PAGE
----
Members of the U.S. Foreign Service, the professional diplomats who represent the United States government and help U.S. citizens abroad, have long been the target of jibes from lawmakers, pundits and the public. Often portrayed in films as elitist dilettantes, they typically come off second best compared with hard-charging military officers or focused intelligence agents. But it’s worth taking a closer look at the people who make up the Foreign Service and the work they do abroad.
According to any number of spy films, diplomats are always going to cocktail parties in luxurious settings, where men are decked out in tuxedos and women in stunning evening wear.
Working dinners and receptions have always been parts of a Foreign Service workweek. But today’s diplomats enter the job with the expectation that they will frequently serve in hardship posts and war zones. Out of 170 countries with authorized Foreign Service posts, officers serving in 27 of them (almost 16 percent) are eligible to receive “danger pay” because of active hostilities, civil conflict, high levels of criminal violence or the real possibility of targeted kidnappings, often aimed at U.S. diplomats.
Since 1950, eight U.S. ambassadors have died in the line of duty overseas. Six were killed by militants and two in plane crashes. The most recent example was Ambassador Chris Stevens in Benghazi, Libya, in 2012, and let’s not forget communications specialist Sean Smith, who died with Stevens, and public affairs officer Anne Smedinghoff, who was killed in Afghanistan in 2013. And recall the 52 Foreign Service officers and other embassy workers held in Tehran for 444 days from 1979 to 1981.
Apart from the more severe dangers inherent in Foreign Service life, those serving at no less than 67 percent of U.S. posts are also eligible for hardship differential, which can be based on challenging health conditions, extreme climates, physical isolation, difficulties in maintaining a healthy diet or other conditions that the State Department monitors and documents regularly.
In a 2014 blog post, a former diplomat complained that “Breaking into the Good Old Boys Diplomatic Club is Still Hard to Do,” and in his book “A Lifetime of Dissent,” Raymond Gonzales likewise argues that “as Foreign Service Officers, the odds for Hispanics or Blacks making the cut are pretty grim. Thus, the good ol’ boy network perpetuates itself.”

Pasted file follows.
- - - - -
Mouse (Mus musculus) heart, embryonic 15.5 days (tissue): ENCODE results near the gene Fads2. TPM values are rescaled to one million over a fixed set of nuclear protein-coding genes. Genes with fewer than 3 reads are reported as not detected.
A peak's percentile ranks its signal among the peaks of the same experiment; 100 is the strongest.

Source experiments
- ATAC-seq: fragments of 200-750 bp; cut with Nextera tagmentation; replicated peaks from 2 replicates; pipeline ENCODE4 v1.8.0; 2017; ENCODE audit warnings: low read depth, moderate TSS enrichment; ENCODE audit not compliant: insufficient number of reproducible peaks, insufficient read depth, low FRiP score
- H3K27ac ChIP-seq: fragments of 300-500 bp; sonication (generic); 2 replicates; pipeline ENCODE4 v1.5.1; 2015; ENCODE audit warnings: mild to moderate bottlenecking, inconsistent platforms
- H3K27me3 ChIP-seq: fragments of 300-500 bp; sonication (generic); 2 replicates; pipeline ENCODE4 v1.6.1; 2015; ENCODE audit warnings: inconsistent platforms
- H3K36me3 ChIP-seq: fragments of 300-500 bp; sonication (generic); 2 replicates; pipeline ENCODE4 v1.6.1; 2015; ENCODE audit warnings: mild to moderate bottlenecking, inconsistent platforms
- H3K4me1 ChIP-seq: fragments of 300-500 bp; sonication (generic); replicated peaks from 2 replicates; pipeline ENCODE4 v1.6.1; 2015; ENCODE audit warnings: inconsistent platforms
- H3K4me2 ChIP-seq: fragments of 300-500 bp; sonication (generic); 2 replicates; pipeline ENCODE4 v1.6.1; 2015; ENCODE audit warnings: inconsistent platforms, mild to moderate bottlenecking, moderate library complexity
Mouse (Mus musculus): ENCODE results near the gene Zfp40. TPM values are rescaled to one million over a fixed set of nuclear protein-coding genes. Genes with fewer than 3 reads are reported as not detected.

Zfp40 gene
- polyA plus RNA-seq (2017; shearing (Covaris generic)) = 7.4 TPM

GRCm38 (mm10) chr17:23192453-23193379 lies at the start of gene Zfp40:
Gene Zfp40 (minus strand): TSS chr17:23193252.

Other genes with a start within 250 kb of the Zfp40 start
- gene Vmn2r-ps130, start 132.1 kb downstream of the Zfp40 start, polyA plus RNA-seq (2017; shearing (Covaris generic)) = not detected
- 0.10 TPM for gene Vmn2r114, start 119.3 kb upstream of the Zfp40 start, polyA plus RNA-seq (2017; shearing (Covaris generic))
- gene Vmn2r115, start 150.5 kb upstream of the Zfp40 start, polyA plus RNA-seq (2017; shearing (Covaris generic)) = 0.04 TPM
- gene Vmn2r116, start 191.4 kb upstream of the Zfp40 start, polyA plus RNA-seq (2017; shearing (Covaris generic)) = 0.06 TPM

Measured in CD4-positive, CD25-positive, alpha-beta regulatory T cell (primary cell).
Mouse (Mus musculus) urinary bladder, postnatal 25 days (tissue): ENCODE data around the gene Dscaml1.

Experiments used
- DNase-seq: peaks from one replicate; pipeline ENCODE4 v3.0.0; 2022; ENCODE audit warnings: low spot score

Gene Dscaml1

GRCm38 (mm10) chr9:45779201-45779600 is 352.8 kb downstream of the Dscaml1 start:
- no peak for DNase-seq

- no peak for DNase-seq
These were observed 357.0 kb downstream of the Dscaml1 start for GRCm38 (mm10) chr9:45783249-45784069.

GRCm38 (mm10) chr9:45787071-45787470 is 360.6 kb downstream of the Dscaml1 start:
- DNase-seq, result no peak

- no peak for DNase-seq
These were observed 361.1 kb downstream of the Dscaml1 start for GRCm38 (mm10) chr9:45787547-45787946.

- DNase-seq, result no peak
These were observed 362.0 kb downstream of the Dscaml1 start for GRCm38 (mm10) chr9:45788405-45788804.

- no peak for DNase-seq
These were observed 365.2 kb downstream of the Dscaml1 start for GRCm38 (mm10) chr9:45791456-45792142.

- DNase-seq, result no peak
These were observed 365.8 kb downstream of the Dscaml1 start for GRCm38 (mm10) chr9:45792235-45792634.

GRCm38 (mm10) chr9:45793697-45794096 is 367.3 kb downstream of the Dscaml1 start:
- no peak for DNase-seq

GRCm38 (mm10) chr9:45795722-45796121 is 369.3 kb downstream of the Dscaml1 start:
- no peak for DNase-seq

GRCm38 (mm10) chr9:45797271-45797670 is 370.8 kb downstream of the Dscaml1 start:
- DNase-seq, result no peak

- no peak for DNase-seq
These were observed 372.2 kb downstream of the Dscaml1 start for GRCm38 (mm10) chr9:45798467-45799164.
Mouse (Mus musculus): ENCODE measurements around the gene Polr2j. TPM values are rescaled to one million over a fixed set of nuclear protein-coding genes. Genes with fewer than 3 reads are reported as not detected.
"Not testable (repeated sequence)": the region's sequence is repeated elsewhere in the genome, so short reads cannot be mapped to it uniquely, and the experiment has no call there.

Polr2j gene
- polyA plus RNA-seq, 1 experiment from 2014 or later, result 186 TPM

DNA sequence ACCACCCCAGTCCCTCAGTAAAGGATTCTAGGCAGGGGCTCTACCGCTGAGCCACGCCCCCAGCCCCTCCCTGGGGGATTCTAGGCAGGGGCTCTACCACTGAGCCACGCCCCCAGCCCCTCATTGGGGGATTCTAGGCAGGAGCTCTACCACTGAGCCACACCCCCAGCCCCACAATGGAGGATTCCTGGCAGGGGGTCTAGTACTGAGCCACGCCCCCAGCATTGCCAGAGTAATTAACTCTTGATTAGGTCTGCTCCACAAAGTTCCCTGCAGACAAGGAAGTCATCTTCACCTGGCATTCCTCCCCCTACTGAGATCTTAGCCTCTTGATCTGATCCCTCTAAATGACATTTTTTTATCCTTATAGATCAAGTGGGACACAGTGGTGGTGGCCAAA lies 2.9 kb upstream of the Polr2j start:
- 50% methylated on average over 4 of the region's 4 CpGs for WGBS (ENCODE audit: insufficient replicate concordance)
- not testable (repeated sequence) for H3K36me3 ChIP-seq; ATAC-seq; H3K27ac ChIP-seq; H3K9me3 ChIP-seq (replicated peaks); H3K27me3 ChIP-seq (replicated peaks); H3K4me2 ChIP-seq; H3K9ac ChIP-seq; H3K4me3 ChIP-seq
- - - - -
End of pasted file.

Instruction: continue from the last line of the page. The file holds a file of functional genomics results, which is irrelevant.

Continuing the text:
There was a time when members of the Foreign Service almost exclusively came from well-heeled families of American patrician society and were educated in one of the Ivy League bastions of privilege, part of an “old boys’ ” network (sarcastically referred to as “pale, male, and Yale”).
These days, though, Foreign Service officers look more like America. They come from rural and small-town as well as urban areas, and from state and small private colleges as well as the Ivy League. If you think you can compete for the opportunity to represent this country abroad and are prepared to tolerate — in many posts — regular power outages, poor public health and sanitation standards, and a danger-curtailed lifestyle, you’re welcome to apply.
But while the Foreign Service has changed, when it comes to gender and racial diversity, there’s still work to be done. Almost half a century ago, in 1970, less than 5 percent of Foreign Service officers, and only 1 percent of senior-level officers, were women. By 2003, women were one-third of the officer corps and 25 percent of those at senior levels. The latest State Department report lists women as 40 percent of the “FS Generalist” corps (accounting for most diplomats) and one-third of the Senior Foreign Service.
Likewise, the share of black career officers is still disappointingly small but growing from prior decades: It reached 6 percent in 2005 and by this spring was not any higher. That’s better than the mere two dozen black officers at work in 1968, but with clear and needed room for improvement.
According to a 2015 essay in Foreign Policy, at least some presidential administrations have reasons to mistrust Foreign Service officers. “Republican administrations,” journalist Nicholas Kralev wrote, “. . . tend to view the diplomatic service as liberally inclined and excessively internationalist.” Indeed, former speaker of the House Newt Gingrich suggested in Foreign Policy in 2003 that President George W. Bush’s State Department was purposefully undermining his objectives abroad. But this mistrust mistakes specialized knowledge, which may not reflect what administrations believe, with rogue agendas.